It was a birth unlike any other. Israeli soldiers took the role of midwives as Shirin Muhammad Salamin, a 27-year-old Palestinian woman, gave birth inside an Israeli military ambulance overnight.

The drama started when Salamin, a resident of Jericho, called for medical assistance around 2 a.m. on Tuesday but ambulances could not reach her house – which is located on the top of a hill – because of a major thunderstorm. An IDF medical crew was called to the area, and her family carried her down to the main road to meet them.

The plan was to drive Salamin to hospital. But her baby had another idea.

“I was alone inside the army’s ambulance, my mother and the rest of my family didn’t come with me, and I was scared. But the soldiers reassured me throughout the ride. At one stage I literally felt the baby come out and the soldiers put a blanket and helped me give birth. When he came out, they smiled at me and him and asked me to talk to him in order to calm him down. They gave me the baby and let me breastfeed him,” Salamin recounted from her hospital bed in Jerusalem.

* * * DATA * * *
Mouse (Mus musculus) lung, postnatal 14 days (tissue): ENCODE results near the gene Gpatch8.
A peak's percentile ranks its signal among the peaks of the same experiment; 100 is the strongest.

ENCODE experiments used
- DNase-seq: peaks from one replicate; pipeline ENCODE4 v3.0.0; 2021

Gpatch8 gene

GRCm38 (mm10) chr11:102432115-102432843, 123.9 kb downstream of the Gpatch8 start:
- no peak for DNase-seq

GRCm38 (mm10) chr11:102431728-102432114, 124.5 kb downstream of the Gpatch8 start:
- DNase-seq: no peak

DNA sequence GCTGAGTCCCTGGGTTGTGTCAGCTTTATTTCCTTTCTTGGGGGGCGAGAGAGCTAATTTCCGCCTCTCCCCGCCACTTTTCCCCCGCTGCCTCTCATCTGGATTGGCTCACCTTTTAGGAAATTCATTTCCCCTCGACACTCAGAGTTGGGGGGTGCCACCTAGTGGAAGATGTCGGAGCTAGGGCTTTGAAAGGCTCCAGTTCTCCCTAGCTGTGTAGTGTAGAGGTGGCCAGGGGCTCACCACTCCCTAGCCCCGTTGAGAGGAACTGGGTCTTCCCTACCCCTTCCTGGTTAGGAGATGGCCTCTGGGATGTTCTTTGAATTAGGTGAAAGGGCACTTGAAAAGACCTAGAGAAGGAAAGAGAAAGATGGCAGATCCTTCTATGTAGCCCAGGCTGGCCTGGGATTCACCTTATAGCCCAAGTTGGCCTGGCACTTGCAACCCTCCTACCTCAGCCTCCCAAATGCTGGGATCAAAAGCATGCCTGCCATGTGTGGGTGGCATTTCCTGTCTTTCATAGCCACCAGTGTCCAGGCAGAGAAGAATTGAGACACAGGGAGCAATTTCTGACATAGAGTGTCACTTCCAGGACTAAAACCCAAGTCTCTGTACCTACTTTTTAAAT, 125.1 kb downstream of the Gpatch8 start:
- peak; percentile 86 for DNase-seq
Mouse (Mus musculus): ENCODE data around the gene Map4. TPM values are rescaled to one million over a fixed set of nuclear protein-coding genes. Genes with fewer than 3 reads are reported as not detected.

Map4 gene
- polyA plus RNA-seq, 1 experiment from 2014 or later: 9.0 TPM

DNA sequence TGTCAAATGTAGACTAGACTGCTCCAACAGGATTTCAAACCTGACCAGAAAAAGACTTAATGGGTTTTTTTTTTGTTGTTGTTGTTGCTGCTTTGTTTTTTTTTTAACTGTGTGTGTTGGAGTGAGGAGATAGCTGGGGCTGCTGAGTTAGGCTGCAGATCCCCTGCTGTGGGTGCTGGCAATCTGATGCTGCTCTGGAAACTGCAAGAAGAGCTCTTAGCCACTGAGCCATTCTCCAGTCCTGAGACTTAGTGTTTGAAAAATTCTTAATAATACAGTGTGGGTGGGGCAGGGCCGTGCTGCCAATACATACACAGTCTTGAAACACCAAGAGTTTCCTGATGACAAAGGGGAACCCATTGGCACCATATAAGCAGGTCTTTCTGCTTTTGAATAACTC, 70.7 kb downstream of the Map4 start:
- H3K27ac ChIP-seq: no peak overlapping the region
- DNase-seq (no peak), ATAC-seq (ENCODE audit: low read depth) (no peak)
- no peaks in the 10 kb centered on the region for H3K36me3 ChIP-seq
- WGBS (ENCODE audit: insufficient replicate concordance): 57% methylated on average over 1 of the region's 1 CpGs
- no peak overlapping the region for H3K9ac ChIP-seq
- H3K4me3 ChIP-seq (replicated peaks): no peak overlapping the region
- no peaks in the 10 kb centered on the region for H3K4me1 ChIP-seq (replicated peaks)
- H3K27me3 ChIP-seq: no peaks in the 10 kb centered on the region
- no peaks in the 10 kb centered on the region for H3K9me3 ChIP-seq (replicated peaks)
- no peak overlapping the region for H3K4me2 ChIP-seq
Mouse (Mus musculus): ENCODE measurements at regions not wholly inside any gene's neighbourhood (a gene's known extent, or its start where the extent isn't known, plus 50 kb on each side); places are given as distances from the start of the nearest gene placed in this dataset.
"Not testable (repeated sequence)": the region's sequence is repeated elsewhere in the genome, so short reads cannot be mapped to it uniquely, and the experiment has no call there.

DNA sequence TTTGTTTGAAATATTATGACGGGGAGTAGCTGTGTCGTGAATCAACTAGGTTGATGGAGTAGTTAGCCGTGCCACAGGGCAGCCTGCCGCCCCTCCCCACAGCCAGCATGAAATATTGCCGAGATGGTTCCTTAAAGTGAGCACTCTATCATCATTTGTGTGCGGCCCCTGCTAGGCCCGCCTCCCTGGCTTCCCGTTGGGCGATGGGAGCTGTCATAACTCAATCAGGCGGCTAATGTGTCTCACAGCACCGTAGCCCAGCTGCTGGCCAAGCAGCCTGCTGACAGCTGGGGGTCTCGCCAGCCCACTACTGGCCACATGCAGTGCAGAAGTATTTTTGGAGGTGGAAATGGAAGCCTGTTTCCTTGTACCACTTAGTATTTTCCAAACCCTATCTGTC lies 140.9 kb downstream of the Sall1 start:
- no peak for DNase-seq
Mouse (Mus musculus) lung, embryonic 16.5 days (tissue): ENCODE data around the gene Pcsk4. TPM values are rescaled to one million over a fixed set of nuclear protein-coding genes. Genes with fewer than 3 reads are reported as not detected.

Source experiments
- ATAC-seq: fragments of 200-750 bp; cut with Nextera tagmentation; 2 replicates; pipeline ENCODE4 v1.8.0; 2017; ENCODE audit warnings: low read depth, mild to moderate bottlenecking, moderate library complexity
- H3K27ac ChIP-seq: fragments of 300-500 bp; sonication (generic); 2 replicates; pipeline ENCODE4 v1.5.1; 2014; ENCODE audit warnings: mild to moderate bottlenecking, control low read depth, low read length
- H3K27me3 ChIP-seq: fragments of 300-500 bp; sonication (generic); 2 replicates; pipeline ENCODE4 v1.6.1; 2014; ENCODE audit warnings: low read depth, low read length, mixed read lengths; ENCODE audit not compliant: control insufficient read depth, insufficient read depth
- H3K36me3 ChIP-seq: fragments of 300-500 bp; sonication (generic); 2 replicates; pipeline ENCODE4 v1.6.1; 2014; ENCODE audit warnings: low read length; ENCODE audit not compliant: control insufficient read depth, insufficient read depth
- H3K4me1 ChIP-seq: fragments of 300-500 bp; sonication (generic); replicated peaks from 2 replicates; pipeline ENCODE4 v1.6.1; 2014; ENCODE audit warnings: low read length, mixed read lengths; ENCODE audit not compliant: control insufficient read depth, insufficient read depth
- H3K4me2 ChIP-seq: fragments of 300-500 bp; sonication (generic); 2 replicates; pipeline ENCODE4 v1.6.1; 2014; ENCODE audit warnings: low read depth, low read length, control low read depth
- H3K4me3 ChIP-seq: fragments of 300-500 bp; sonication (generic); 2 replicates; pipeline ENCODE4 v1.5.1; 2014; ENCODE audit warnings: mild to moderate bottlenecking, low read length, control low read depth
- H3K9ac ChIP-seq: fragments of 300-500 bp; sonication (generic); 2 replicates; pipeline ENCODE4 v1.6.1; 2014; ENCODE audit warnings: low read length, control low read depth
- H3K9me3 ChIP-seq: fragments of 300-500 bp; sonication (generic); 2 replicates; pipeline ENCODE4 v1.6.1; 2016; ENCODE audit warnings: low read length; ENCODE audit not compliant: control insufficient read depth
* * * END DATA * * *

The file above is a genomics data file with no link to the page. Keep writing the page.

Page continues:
IDF sources said the baby had trouble breathing shortly after being born. Soldiers resuscitated him, and the baby and mother were flown via an Air Force helicopter to Hadassa Ein-Kerem hospital. Both are doing well.

Shirin said she is grateful for the care she was given. “I would like to thank the soldiers who greatly helped me and wish them health,” she said.

The soldiers were also touched by the experience.

Said Sergeant Gilad Nesher, a paramedic who treated the woman and child: “There is a great deal of satisfaction in giving life.”